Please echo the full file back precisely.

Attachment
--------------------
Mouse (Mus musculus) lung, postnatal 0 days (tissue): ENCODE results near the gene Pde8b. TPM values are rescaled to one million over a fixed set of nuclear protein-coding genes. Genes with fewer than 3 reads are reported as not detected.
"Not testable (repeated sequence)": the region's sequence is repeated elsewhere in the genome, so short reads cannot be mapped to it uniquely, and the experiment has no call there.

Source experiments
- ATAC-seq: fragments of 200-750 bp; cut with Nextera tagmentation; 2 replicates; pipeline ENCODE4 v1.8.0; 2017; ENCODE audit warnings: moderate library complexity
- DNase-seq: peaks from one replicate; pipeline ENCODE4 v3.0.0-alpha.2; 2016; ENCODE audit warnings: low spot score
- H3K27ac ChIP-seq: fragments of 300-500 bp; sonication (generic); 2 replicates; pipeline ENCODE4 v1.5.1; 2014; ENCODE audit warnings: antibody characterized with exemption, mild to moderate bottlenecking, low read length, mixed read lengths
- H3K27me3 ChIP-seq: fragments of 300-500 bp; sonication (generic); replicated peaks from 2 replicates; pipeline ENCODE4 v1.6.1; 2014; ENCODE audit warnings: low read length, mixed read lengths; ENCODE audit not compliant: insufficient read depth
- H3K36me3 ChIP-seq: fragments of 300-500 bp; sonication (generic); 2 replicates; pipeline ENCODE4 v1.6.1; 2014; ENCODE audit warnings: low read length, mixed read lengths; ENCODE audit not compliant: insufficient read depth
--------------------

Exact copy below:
Mouse (Mus musculus) lung, postnatal 0 days (tissue): ENCODE results near the gene Pde8b. TPM values are rescaled to one million over a fixed set of nuclear protein-coding genes. Genes with fewer than 3 reads are reported as not detected.
"Not testable (repeated sequence)": the region's sequence is repeated elsewhere in the genome, so short reads cannot be mapped to it uniquely, and the experiment has no call there.

Source experiments
- ATAC-seq: fragments of 200-750 bp; cut with Nextera tagmentation; 2 replicates; pipeline ENCODE4 v1.8.0; 2017; ENCODE audit warnings: moderate library complexity
- DNase-seq: peaks from one replicate; pipeline ENCODE4 v3.0.0-alpha.2; 2016; ENCODE audit warnings: low spot score
- H3K27ac ChIP-seq: fragments of 300-500 bp; sonication (generic); 2 replicates; pipeline ENCODE4 v1.5.1; 2014; ENCODE audit warnings: antibody characterized with exemption, mild to moderate bottlenecking, low read length, mixed read lengths
- H3K27me3 ChIP-seq: fragments of 300-500 bp; sonication (generic); replicated peaks from 2 replicates; pipeline ENCODE4 v1.6.1; 2014; ENCODE audit warnings: low read length, mixed read lengths; ENCODE audit not compliant: insufficient read depth
- H3K36me3 ChIP-seq: fragments of 300-500 bp; sonication (generic); 2 replicates; pipeline ENCODE4 v1.6.1; 2014; ENCODE audit warnings: low read length, mixed read lengths; ENCODE audit not compliant: insufficient read depth